New 3D Printer Enables UA Pediatric Cardiologist to Expand Teaching Methods

October 28, 2015

Michael Seckeler, MD, MSc, assistant professor, University of Arizona Department of Pediatrics, Division of Pediatric Cardiology, is using three-dimensional printing technology to transform teaching pediatric cardiology to medical students and residents at the UA College of Medicine – Tucson.

Thanks to a UA Sarver Heart Center fund that supports pediatric cardiology education, Dr. Seckeler received $9,400 to purchase a Dremel 3D Idea Builder printer to create patient-specific 3D models of normal and abnormal hearts using computerized tomography (CT) and medical resonance imaging (MRI) scans.

The 3D models initially will be used to improve the educational experience for UA medical students and residents in pediatric cardiology.

“Laying a solid foundation of normal and abnormal cardiac anatomy is necessary for students learning cardiology,” explained Dr. Seckeler. “The increased availability of 3D printers has created a new opportunity and method for teaching.”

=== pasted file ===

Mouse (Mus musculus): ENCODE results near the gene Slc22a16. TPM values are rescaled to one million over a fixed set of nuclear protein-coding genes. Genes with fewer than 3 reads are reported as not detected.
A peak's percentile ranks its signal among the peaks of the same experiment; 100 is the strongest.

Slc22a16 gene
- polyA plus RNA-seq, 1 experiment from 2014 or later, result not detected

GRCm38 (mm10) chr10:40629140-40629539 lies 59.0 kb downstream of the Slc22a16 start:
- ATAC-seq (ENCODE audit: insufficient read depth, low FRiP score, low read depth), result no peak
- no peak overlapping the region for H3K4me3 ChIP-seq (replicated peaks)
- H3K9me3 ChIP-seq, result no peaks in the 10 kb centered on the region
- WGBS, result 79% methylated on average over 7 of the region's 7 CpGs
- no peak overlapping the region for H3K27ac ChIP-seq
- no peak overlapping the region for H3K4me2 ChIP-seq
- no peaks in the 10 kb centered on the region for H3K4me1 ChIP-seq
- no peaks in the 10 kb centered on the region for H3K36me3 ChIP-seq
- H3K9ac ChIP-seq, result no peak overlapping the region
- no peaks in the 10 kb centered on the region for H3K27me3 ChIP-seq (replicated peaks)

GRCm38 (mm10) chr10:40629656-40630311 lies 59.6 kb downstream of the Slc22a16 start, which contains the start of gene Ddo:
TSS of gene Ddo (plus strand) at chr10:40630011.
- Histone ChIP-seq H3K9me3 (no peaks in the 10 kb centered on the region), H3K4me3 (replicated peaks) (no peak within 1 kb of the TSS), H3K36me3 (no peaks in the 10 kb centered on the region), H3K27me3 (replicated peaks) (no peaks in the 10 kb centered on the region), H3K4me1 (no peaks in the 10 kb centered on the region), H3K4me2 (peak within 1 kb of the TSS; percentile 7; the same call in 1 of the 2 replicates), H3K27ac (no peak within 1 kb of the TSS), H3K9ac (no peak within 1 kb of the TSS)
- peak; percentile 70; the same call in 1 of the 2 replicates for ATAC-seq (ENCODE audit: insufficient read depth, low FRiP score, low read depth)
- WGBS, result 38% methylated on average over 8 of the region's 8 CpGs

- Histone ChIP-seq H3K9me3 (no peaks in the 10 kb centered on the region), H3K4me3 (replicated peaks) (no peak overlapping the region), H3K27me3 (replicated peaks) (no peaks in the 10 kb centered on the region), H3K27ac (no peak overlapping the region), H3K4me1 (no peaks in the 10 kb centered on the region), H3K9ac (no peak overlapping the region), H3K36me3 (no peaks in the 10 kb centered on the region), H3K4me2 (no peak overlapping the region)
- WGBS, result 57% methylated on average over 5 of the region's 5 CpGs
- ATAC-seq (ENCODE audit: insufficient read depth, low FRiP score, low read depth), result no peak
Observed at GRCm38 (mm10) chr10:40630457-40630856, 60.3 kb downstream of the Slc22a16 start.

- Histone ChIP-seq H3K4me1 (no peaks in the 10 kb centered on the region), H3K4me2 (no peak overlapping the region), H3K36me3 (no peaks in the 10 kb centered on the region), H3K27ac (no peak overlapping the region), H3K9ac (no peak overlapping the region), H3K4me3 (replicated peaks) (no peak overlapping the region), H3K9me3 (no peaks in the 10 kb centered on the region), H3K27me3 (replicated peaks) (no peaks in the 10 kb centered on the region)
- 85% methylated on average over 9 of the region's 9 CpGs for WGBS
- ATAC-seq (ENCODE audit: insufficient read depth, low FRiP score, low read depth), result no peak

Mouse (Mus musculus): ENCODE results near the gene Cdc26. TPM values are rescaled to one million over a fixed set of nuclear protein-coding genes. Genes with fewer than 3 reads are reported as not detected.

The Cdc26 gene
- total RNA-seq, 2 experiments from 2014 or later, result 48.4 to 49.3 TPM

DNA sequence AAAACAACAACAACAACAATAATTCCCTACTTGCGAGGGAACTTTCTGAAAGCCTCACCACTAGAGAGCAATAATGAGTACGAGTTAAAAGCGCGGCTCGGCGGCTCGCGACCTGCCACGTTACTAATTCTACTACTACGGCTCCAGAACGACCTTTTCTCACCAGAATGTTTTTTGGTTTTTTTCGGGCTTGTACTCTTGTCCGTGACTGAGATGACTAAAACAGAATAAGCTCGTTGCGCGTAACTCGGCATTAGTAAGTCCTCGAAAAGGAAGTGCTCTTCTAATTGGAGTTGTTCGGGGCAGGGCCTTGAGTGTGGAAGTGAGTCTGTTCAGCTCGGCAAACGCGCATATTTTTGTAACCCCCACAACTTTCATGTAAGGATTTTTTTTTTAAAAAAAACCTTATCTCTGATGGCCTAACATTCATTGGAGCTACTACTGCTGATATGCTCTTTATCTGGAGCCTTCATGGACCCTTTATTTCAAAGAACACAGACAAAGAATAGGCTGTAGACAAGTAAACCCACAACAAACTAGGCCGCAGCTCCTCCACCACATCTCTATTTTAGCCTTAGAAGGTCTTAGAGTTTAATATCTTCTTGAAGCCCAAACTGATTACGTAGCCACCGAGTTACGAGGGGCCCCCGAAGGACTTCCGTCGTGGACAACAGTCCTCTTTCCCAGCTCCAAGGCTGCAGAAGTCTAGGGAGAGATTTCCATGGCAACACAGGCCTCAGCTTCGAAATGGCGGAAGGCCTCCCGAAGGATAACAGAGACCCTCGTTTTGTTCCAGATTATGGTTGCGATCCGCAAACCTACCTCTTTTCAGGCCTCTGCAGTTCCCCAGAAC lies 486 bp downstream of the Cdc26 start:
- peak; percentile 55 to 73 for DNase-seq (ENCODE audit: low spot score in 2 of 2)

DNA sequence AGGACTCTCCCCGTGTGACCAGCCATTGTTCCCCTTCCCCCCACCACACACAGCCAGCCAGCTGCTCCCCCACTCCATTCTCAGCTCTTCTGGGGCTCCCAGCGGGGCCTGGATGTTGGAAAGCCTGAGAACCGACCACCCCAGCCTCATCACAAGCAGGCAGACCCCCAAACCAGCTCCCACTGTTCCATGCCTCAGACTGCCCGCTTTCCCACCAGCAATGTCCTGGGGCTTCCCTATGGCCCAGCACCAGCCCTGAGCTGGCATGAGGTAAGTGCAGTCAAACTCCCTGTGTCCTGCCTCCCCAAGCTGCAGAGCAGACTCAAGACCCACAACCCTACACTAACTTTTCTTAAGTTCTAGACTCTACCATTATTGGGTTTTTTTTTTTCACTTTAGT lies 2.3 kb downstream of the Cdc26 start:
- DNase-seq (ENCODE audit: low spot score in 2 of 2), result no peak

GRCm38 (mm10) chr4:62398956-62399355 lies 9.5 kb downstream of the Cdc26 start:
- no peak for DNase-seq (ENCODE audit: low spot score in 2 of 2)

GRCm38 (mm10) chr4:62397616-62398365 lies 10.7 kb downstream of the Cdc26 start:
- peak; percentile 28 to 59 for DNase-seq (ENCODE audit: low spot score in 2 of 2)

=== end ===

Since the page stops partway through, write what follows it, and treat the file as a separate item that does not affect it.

Dr. Seckeler already has begun using 3D models with trainees.

“Complex congenital heart lesions can be very difficult to conceptualize,” said Pediatric Chief Resident Ian Thomas, MD. “3D printing technology gives residents and other trainees something tangible to learn from, which will improve patient care.”

In addition, Dr. Seckeler plans to use 3D models to help patients and their families understand their specific congenital heart defects.

“Congenital heart defects and their treatment are complex and can be difficult for families to comprehend,” said Dr. Seckeler. “Providing a model they can hold in their hands can help them understand what needs to be done to fix their child’s heart. I’m grateful to the Sarver Heart Center for this award.”